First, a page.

Ricky Schaede: Courage to see things differently

June 14, 2018   ·   0 Comments

By Constance Scrafield

The morning of our interview with award-winning artist Ricky Schaede, he had been to Mono Amaranth Public School, teaching youngsters about painting abstract, on a program funded by the Dufferin Arts Council.

“I love working with kids,” he commented, “they’re so much more free. I don’t know when we lose it but we do.”

Mr. Schaede also teaches for Dare Arts twice a year. “It’s great to work with at-risk kids in Toronto.”

His coming to and settling in Orangeville, where he and his father share their home, took place in 2013. At that time, he had been writing and finished a science fiction novel.

Then, as he said, “I was lost for a creative outlet. I had been painting before I started writing and I went back to that.”

Part of his life is working at Euphoria Cafe on Broadway. “My boss offered me to have an art show in the autumn [early in his being in Orangeville]. At the same time, there was a mural competition which led to forming Club Art. I won the mural competition and we decided to have an event.”

Eventually, he and Jacklyn Hancock, one other member of Club Art, took it over and run the programs in a space at the Mill Street Library.

“There’s better attendance now than there ever was,” he was happy to say. “For me, it really lit the spark to paint again.”

He’s now sharing his time among working at Euphoria, where his art is displayed like a “mini art gallery,” and working at Maggiolly’s Art Supplies, teaching there sometimes, doing his own paintings, which he sells, although “most of my money comes from art classes.”

Always wanting to stretch his wings artistically, he had connected on Facebook with a teacher based in Austria who “runs these seminars all over the world.”

How seriously did he take his dreams?

Mr. Schaede says he dreamt about going to meet the teacher, Phillip Rubinov Jacobson at his apartment in Spain.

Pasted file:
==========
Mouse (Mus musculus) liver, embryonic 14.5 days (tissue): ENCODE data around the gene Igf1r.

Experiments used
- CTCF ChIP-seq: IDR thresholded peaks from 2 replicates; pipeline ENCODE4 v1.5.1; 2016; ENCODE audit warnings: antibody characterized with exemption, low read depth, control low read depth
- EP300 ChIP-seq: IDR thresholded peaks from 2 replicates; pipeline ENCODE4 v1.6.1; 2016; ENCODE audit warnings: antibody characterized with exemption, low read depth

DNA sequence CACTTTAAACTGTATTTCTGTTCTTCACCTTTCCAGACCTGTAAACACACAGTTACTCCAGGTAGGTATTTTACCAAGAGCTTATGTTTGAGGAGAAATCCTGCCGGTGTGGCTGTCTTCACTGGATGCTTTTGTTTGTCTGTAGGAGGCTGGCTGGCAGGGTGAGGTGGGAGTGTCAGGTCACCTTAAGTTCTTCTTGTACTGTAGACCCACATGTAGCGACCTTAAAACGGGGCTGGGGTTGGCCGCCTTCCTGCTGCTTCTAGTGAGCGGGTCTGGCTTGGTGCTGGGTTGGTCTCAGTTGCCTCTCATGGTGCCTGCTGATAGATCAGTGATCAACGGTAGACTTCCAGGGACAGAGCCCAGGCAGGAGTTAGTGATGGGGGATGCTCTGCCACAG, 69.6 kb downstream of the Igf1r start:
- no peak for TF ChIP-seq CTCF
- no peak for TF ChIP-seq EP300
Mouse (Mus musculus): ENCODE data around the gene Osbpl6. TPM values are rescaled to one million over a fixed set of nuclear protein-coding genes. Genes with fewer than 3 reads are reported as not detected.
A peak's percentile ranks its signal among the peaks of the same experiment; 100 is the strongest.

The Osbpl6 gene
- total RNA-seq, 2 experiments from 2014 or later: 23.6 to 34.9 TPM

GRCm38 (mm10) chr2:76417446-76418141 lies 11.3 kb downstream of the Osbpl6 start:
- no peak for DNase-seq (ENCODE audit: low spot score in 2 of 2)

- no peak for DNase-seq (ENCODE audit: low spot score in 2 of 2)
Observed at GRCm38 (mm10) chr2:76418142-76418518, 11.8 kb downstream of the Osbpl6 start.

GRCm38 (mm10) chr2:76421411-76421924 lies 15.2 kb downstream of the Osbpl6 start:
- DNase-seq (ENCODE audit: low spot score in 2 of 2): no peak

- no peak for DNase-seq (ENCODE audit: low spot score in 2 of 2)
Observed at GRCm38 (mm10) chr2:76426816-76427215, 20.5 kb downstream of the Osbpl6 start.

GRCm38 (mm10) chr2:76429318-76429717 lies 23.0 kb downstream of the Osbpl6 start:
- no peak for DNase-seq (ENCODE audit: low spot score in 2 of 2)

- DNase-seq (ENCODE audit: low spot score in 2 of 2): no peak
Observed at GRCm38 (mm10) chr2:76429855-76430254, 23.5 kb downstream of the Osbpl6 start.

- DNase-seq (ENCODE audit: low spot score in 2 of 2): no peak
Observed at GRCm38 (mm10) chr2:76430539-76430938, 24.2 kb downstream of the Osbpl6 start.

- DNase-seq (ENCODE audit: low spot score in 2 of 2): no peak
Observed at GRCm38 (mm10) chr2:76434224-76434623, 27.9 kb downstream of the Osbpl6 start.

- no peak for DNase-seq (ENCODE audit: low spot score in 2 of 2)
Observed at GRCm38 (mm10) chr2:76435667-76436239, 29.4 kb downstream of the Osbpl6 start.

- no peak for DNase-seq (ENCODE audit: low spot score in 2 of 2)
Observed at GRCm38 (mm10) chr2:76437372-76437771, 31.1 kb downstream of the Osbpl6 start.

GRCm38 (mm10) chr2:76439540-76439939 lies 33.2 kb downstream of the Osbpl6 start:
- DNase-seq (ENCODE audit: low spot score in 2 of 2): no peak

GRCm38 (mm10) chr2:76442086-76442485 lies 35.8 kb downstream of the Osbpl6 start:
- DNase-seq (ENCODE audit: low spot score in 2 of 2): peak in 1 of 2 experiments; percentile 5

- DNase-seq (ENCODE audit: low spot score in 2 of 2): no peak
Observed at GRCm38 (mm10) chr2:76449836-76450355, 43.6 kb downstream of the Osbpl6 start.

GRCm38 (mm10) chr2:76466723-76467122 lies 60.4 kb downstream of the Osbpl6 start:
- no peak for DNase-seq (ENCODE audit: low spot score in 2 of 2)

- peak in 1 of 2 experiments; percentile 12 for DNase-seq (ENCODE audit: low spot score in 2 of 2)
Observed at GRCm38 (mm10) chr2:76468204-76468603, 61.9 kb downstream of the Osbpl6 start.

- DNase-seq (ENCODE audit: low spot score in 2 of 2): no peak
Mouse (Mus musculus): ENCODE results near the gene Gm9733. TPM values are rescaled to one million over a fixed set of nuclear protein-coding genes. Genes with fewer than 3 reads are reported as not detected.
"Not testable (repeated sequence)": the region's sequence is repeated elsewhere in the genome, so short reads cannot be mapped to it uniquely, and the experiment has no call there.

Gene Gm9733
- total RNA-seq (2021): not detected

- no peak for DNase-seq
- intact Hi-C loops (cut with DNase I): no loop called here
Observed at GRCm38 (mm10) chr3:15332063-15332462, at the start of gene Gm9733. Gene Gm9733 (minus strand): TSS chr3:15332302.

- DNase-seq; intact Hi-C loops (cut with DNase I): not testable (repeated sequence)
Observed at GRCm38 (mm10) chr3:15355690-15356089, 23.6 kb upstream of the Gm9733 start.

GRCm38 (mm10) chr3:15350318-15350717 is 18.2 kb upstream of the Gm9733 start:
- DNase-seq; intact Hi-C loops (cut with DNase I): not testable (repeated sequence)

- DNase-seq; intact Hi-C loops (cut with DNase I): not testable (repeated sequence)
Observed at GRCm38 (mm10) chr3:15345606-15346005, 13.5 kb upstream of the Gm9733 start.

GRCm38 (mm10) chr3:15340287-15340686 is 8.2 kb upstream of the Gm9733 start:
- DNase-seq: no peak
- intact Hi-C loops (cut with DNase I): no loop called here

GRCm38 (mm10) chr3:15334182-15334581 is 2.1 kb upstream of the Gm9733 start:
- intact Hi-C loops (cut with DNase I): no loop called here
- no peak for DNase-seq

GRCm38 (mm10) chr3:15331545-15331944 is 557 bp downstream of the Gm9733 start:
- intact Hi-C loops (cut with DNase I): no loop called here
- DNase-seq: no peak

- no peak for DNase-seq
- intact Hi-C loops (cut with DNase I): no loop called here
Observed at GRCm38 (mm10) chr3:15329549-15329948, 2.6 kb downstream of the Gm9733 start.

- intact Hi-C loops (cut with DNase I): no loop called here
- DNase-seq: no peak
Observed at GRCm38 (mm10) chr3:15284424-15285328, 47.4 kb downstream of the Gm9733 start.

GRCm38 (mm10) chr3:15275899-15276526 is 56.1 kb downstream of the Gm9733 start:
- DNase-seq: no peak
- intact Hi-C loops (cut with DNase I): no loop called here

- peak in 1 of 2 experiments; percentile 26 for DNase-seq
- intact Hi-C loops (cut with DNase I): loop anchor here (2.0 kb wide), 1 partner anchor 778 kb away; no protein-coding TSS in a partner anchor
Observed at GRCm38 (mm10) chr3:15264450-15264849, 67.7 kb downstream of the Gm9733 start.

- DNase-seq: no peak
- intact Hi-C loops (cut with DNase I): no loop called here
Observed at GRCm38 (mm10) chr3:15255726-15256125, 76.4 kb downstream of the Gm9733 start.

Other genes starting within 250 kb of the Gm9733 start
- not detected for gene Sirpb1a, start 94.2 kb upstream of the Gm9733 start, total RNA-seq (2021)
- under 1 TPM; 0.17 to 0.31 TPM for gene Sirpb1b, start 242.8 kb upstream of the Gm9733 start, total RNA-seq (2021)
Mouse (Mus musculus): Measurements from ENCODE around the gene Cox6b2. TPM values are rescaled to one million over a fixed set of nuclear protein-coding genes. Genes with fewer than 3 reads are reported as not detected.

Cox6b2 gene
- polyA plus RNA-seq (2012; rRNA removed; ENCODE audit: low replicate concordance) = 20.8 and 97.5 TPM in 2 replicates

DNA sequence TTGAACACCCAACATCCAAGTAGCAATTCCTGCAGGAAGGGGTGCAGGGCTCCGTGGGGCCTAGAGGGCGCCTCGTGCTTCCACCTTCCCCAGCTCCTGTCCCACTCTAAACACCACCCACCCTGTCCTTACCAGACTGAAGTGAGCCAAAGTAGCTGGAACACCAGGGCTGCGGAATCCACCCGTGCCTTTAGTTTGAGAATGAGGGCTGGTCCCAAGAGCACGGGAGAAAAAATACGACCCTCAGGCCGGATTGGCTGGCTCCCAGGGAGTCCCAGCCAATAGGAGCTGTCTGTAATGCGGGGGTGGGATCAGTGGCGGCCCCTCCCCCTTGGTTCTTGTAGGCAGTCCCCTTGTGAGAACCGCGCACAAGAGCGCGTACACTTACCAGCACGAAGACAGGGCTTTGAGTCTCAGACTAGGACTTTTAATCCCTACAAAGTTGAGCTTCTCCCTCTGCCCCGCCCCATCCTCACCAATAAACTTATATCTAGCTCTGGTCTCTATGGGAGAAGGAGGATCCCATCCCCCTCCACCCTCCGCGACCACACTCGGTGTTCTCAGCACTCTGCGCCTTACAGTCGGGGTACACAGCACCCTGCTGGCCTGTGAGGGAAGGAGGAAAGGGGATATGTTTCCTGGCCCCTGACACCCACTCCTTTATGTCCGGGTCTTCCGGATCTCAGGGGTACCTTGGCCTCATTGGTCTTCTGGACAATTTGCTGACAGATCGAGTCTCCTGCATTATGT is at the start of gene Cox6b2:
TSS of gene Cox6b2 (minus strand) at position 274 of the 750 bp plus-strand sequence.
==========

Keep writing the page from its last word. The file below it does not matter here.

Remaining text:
“He and his wife weren’t there but they had left a key and food inside for me to eat. The next morning, I was helping them  build a gym. They don’t actually have an apartment in Spain – or a gym.”

Then, “the next morning [really], I booked to go to Austria.” He went in 2015 and 2016.

It was there that he studied the Mische technique of painting, an early Renaissance technique. It is a combination of intensive preparation and numerous steps to a final result, beginning with forming the sometimes very detailed figures and design with waterproof India ink and proceeding with elaborately made egg tempura, followed by a series of steps of covering the picture in different coloured paints. This is painstaking but the results are quite remarkable and worth the time consumed.

In his current painting style and subject matter, he follows, to a greater or lessor extent, the lessons he learned in Austria.  He uses them to influence the results of his own visions, once again intensely detailed, sometimes taking “hundreds of hours” and shimmering deeply with the light the Mische technique produces.

All this is given to his mind’s eye, which rests mainly in space, where he believes his own understanding of spirituality in our view of space can blend the spirit with science for a fuller experience of thinking and perceiving what space is.

His ambitions are not strange: “to get my work in the the USA,  magazines; improving my work and submit my work – connect with the right people. If ever I get to show in another country, I can go. There’s actually more of an appetite for my art, that I do is more popular in the States.

“I want to work on improving my craft – learning about painting – it’s helpful to do a workshop here and there.”

Responding to an invitation to do so, he philosophized,  “I just want to tell people, like, there’s a whole spectrum of art and not to box yourself into one thing. People get stuck on one kind of art but there’s all kinds of art outside the normal. I have had an exhibition of my Change of Everything show at Headwaters Gallery [at the Alton Mill] and shown my work at the Wellington County Museum.”

He added, “For me, art work is a chance to explore the mysteries of the universe, the deeper contemplations of life. Art accesses the deeper part of ourselves, not just for the of something pretty.”

Naturally, Ricky Schaede hopes readers will visit his website: He has plenty to say there too, including his remarks in the all-important artist’s statement, which every artist is expected to make.

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